August 15, 2018 by Carl Hooper

6 key considerations when purchasing a dental practice

In recent years, there has been a surge in the buying and selling of dental practices. The inherent goodwill of a practice, the move towards regional and national consolidation and the availability of 100 per cent financing make the decision to buy that much more attractive. In addition, a high percentage of dentists are approaching retirement and looking to monetize their well-established practice, making investing in an existing practice a viable option for new dentists. With so much riding on this investment, the decision to purchase a practice can be overwhelming. To simplify the process, dentists should focus on these six key issues.

1. Financing

If you have a relationship with an existing bank, stick with it – your personal information and history are already in their system, which simplifies the process. If you don’t have an existing relationship, work with an advisor who has relationships and experience you can leverage. As a buyer, your primary questions are (a) will the target practice generate enough cash to fund your lifestyle while repaying the loan and (b) are you personally ready to accept the risks associated with carrying this level of debt?

2. Working capital and cash flow

When purchasing a practice, dentists commonly underestimate their working capital needs, but cash management is extremely important. Within a week or two, you will need to cover payroll and operating expenses, but you are likely to have little cash. It is a good idea to arrange a line of credit as part of your financing package, providing working capital as needed. Understand that your net income is not your net cash flow. Certain payments – such as principal payments on debt – come out of your after-tax cash flow and are not factored into your net income.

3. Legal and tax considerations

Generally, you either purchase the shares or the assets of the target practice. The legal agreements are complicated and should be reviewed line by line with your lawyer. Before signing, understand the obligations you may be assuming, including employee severance, building and equipment leases and other contractual agreements. You should also understand your annual income tax and indirect tax filing requirements and deadlines.

4. Deal structure and income tax planning

Deal structuring and related income tax planning is never one size fits all. The planning for a recent graduate with no spouse or children will be entirely different than the planning for a 45-year-old associate with a family. Individualized planning is the key. Work with your advisor to develop a personal budget, so you can understand how much cash you can take from the company and the related income tax implications.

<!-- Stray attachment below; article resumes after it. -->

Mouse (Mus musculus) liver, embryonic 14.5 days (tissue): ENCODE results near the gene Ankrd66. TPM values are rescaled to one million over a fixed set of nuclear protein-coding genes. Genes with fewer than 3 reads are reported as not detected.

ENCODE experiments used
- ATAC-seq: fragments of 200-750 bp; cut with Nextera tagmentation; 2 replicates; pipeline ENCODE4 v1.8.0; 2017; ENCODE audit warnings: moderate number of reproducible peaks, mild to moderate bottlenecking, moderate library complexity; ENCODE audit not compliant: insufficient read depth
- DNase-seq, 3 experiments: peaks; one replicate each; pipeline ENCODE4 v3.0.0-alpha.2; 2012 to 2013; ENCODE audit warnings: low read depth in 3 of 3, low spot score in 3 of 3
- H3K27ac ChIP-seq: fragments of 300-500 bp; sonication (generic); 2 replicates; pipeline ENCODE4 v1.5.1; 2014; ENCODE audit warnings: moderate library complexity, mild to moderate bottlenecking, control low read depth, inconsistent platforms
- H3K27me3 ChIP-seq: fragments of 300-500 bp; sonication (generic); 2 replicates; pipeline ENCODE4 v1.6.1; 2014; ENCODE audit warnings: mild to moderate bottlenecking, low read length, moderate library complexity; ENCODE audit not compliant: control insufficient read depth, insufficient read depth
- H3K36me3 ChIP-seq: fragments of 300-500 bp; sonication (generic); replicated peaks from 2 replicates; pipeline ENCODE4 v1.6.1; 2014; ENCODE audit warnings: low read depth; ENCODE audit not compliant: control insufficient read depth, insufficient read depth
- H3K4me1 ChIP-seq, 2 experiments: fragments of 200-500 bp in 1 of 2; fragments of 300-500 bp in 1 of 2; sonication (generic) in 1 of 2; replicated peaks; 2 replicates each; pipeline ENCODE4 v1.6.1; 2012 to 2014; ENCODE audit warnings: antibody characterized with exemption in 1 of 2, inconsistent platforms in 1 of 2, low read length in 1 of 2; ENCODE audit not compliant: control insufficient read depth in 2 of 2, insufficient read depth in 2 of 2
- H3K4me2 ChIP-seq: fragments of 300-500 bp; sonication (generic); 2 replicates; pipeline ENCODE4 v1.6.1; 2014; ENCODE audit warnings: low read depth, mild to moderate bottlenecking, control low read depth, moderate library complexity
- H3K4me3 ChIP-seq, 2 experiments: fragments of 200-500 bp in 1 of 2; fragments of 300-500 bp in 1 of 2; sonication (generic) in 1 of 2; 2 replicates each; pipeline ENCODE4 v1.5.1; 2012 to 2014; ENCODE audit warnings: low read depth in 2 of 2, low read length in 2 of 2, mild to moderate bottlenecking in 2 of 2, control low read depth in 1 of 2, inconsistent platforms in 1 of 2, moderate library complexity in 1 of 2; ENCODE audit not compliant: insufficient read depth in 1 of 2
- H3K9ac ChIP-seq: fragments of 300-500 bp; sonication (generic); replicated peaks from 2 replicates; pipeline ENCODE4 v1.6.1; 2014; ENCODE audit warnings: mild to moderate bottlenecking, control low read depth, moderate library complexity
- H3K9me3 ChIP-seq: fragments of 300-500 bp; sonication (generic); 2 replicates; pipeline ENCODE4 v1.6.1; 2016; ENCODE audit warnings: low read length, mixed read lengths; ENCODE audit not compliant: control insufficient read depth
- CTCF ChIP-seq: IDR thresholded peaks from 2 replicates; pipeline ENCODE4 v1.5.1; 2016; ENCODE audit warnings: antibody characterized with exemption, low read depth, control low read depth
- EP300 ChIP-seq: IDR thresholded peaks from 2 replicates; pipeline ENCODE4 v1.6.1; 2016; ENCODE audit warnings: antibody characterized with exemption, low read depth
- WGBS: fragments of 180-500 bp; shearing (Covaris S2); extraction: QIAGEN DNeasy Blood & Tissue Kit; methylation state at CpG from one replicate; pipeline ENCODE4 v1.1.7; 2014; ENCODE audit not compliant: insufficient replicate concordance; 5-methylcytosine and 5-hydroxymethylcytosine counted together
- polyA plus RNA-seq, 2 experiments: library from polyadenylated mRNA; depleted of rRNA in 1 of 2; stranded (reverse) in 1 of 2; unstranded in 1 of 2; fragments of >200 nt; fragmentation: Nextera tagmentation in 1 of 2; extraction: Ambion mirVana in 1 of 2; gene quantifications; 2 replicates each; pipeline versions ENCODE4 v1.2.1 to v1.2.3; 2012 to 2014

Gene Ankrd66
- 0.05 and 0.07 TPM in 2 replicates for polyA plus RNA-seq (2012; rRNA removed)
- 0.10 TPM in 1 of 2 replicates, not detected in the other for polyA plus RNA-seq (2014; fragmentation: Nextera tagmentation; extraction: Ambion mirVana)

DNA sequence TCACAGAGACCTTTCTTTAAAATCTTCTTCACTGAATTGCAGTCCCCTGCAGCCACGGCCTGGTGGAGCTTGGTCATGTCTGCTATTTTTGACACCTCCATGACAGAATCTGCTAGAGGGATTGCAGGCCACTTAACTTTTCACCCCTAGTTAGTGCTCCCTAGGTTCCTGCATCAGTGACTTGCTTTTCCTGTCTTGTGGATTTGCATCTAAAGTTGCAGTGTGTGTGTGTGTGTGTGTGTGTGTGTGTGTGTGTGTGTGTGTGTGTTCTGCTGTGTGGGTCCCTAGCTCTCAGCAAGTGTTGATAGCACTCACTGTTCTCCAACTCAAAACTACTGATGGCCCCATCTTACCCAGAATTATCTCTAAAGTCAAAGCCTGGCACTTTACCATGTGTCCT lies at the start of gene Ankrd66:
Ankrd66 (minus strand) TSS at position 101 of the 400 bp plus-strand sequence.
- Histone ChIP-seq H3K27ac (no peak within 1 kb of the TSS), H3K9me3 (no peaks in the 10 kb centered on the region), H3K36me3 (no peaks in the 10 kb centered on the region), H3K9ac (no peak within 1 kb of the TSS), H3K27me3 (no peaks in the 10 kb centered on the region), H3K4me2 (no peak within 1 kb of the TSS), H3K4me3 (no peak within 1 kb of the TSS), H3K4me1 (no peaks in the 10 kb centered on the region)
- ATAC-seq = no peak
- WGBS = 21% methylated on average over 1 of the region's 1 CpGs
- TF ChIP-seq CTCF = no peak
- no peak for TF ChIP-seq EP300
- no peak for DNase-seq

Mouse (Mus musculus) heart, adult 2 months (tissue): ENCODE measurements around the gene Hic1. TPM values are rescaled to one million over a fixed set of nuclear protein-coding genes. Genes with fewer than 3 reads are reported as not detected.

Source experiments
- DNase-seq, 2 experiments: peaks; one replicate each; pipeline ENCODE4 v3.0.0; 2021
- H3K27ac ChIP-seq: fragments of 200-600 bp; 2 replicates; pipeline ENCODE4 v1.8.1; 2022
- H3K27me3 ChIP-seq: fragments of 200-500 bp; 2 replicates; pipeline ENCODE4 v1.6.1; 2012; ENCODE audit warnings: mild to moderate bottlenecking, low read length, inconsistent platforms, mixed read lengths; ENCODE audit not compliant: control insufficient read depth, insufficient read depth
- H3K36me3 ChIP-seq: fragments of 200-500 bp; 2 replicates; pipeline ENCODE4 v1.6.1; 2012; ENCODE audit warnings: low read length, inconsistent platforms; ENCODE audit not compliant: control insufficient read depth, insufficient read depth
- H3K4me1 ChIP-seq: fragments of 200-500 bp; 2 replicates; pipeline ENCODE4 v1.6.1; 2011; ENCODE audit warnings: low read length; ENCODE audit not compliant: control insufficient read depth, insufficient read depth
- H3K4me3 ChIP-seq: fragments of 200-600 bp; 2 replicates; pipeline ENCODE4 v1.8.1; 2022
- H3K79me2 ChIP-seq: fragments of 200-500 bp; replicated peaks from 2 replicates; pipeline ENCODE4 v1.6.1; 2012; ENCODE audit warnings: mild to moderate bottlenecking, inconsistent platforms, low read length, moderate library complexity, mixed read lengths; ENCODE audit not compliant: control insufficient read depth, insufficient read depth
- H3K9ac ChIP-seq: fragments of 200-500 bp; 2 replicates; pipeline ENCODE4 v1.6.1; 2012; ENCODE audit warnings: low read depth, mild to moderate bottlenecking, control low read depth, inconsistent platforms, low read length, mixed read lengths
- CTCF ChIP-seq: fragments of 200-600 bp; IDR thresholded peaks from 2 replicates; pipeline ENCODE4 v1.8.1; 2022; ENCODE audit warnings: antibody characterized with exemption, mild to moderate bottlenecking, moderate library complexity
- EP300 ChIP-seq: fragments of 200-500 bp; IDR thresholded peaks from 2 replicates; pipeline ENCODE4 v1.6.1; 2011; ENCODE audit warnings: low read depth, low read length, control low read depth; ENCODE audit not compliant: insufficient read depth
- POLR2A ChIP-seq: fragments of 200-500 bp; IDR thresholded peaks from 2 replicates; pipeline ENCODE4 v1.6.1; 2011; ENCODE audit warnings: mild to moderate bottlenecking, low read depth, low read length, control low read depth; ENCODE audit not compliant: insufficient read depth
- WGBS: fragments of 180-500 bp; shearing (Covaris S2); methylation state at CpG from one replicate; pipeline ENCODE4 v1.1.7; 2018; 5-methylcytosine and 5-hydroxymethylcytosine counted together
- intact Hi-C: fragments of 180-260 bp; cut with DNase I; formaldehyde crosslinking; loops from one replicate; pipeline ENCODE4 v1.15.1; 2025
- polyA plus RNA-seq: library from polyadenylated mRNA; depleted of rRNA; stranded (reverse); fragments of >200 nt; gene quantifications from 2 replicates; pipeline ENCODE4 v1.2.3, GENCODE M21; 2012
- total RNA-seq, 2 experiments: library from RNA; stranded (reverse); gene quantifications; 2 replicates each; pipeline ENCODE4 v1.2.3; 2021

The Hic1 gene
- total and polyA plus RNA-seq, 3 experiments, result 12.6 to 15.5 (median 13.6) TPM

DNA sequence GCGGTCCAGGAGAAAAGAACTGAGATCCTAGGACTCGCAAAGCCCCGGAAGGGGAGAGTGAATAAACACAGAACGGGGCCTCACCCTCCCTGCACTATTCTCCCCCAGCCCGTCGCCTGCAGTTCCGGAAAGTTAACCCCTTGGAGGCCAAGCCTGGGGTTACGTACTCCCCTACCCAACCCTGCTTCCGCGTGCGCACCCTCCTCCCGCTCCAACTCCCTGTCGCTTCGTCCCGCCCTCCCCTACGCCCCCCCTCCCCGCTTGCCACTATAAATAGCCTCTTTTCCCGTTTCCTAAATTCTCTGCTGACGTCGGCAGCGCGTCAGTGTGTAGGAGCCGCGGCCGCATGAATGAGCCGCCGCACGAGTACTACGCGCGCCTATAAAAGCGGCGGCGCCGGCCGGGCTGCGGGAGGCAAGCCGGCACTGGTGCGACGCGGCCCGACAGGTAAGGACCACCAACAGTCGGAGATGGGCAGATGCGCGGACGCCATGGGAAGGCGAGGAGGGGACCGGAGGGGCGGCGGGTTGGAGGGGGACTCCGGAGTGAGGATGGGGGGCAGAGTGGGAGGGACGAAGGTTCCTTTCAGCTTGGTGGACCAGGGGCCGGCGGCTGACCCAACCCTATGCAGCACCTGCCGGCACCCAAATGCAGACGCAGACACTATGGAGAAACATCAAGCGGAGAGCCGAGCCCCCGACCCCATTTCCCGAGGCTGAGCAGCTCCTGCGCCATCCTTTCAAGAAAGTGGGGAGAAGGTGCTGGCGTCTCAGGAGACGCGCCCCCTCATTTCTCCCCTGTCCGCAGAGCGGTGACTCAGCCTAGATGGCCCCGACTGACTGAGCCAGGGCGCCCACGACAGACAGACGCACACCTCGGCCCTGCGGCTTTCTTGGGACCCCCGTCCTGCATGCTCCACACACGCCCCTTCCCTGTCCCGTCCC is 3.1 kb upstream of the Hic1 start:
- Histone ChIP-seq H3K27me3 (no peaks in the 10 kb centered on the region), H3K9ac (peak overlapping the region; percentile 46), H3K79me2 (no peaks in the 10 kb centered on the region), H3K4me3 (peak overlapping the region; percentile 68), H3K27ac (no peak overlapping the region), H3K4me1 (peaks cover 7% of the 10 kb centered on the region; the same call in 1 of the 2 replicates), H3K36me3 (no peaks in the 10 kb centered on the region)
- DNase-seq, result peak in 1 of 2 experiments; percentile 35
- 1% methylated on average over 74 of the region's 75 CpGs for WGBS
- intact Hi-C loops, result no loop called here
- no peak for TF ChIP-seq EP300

5. New pressures and responsibilities of being an owner

Purchasing a practice brings new responsibilities, including staff, cash collection, patient issues, scheduling and suppliers. Some people are better suited to be an associate, avoiding the stress of the day-to-day decision-making. In addition, there is an emotional toll involved in running your own business. Before purchasing a practice, it is important to understand the commitment you’re making and the impact it will have on all aspects of your life. Understand that your home life will be affected and your spouse or partner will become involved, directly or indirectly. Having access to an experienced advisor as a sounding board during this transition can be extremely helpful.

6. Books, records and accounting

Day-to-day bookkeeping and recordkeeping is an issue that is often overlooked. A relationship with a good bookkeeper is not required, but it can give you one less thing to worry about. For payroll, it is wise to enlist the services of a payroll company, rather than navigate the complex rules yourself. An advisor can assist with software selection for your business, including the benefits of Sage, QuickBooks or QuickBooks Online. This advisor can also review monthly or quarterly reports and monitor your production, net income and cash flow. They can work with you and your team, ensuring there are no surprises and your practice gets off to a smooth start.

Purchasing a practice can be a stressful process. Engaging an advisor experienced with all aspects of the deal will add value and reduce stress. A team approach always yields the best result.

Meet the Author

Carl Hooper Carl Hooper
Windsor, Ontario
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